Lockheed Bucks Economic Trend; Politics of War Drive Business

Article excerpt

Byline: Tom Ramstack, THE WASHINGTON TIMES

Lockheed Martin Corp.'s bid for a $2.4 billion contract to supply F-16 jet fighters to Morocco illustrates how the company's defense business can continue to grow even while the U.S. economy slows.

The Bethesda-based company is the world's largest maker of military weaponry.

Shares of its stock have risen 19 percent in the past six months. By comparison, the Dow Jones Industrial Average has fallen about 1 percent in the same period.

The difference is that while the profits of most large companies are tied to consumer spending habits, Lockheed Martin's are tied to the politics of war.

"Politics are dominant, more so than the economics or the technology," said Paul H. Nisbet, an industry analyst for the financial firm JSA Research. "[The defense industry] is and always has been and always will be a political football. The government is not strictly run on a business basis."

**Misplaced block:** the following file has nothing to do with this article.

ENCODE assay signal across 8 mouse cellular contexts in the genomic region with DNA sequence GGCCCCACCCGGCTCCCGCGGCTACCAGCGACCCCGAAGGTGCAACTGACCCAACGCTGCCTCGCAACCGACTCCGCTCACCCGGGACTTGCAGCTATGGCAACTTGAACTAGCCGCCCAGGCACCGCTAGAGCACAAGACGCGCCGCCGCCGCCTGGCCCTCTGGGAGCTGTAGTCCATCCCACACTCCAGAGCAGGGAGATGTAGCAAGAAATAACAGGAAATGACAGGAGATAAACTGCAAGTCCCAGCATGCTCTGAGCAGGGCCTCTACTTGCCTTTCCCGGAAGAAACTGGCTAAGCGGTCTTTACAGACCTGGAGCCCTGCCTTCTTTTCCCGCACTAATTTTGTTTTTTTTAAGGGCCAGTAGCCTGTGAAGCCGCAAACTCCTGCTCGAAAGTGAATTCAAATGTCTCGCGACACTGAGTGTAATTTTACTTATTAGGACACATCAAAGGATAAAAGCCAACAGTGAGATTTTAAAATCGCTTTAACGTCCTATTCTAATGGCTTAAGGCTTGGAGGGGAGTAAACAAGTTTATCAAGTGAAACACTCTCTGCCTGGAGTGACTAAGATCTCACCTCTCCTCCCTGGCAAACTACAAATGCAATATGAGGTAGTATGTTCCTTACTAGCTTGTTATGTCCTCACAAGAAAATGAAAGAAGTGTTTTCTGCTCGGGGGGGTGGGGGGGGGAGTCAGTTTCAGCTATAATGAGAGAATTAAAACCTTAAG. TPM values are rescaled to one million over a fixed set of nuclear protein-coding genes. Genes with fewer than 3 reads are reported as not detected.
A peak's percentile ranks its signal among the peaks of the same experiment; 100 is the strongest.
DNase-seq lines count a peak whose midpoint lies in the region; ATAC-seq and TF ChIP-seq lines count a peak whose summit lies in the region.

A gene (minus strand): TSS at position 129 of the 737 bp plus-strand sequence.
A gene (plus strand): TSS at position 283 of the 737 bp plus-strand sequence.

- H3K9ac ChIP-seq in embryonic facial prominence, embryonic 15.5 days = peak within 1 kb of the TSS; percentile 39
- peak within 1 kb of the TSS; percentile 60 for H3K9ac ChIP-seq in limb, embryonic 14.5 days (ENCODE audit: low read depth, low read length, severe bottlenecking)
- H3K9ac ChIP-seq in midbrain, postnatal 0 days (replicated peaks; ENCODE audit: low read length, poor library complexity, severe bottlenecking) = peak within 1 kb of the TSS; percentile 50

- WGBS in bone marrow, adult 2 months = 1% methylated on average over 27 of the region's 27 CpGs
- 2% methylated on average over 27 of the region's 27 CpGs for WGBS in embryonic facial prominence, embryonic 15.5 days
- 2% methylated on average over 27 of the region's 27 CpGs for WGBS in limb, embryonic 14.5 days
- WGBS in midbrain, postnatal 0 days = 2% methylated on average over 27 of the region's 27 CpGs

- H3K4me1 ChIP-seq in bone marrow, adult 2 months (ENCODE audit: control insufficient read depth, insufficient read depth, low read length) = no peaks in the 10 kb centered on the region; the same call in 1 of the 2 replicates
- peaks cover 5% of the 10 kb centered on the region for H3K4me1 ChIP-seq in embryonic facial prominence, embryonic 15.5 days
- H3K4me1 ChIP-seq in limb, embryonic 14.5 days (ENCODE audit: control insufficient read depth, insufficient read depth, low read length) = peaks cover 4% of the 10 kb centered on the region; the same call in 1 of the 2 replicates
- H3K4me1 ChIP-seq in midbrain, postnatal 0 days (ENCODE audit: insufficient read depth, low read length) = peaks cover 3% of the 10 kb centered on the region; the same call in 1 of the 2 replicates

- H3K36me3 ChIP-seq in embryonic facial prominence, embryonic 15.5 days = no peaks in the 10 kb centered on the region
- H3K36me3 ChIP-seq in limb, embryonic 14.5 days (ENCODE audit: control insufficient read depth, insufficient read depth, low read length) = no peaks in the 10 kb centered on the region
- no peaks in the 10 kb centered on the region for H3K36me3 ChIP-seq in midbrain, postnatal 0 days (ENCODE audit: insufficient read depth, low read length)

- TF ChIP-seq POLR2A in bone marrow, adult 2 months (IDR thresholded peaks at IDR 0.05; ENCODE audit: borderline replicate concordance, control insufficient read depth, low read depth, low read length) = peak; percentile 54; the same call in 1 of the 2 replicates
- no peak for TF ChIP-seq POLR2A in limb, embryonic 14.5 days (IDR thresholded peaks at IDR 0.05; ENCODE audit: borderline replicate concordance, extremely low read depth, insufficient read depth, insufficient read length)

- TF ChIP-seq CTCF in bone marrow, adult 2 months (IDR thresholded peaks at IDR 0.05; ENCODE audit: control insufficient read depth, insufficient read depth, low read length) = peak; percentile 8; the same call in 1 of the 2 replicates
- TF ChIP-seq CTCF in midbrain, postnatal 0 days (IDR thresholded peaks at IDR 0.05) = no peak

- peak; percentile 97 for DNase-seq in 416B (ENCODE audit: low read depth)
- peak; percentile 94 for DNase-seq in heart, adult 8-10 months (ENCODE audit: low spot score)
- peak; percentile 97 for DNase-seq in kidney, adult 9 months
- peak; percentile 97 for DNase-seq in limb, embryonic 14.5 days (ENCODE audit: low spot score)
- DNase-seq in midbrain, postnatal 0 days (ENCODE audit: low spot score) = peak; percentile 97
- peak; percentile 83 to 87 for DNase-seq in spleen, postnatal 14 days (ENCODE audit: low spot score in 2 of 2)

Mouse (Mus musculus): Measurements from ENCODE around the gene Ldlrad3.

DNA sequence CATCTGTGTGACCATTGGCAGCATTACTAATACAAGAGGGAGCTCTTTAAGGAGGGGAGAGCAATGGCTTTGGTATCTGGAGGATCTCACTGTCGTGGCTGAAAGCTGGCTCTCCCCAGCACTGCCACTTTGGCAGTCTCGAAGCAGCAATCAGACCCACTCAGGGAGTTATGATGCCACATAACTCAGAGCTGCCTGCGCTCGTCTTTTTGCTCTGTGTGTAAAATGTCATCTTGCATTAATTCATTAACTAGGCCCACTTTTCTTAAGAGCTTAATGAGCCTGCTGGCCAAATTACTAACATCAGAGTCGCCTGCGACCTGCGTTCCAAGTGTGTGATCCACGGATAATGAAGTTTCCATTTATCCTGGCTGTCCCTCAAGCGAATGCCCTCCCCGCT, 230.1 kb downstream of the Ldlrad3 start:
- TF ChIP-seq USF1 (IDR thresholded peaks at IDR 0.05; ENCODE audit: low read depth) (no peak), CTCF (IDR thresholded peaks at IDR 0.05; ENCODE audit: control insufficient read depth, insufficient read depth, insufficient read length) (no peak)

When the United States went on a war footing, Lockheed Martin's business outlook improved. If the next president cuts back on defense spending, Lockheed Martin's bottom line would suffer, Mr. Nisbet said.

Last week, Lockheed Martin announced that it won an $849 million Navy contract to produce and deploy the Trident II D5 Fleet Ballistic Missile in fiscal 2008.

About 2,400 of the company's 140,000 employees work on the Trident missile program.

Other deals the company announced last week include a $96.7 million contract with NASA to provide lightning imaging technology for a weather satellite, a $44 million contract with the Latvian army to supply two air surveillance radar systems and an acquisition of PercepTek Inc., a Colorado company that produces software to control unmanned military vehicles.

Its top-of-the line products include its military aircraft, such as the F-22 and the new F-35s it is developing, industry analysts say. …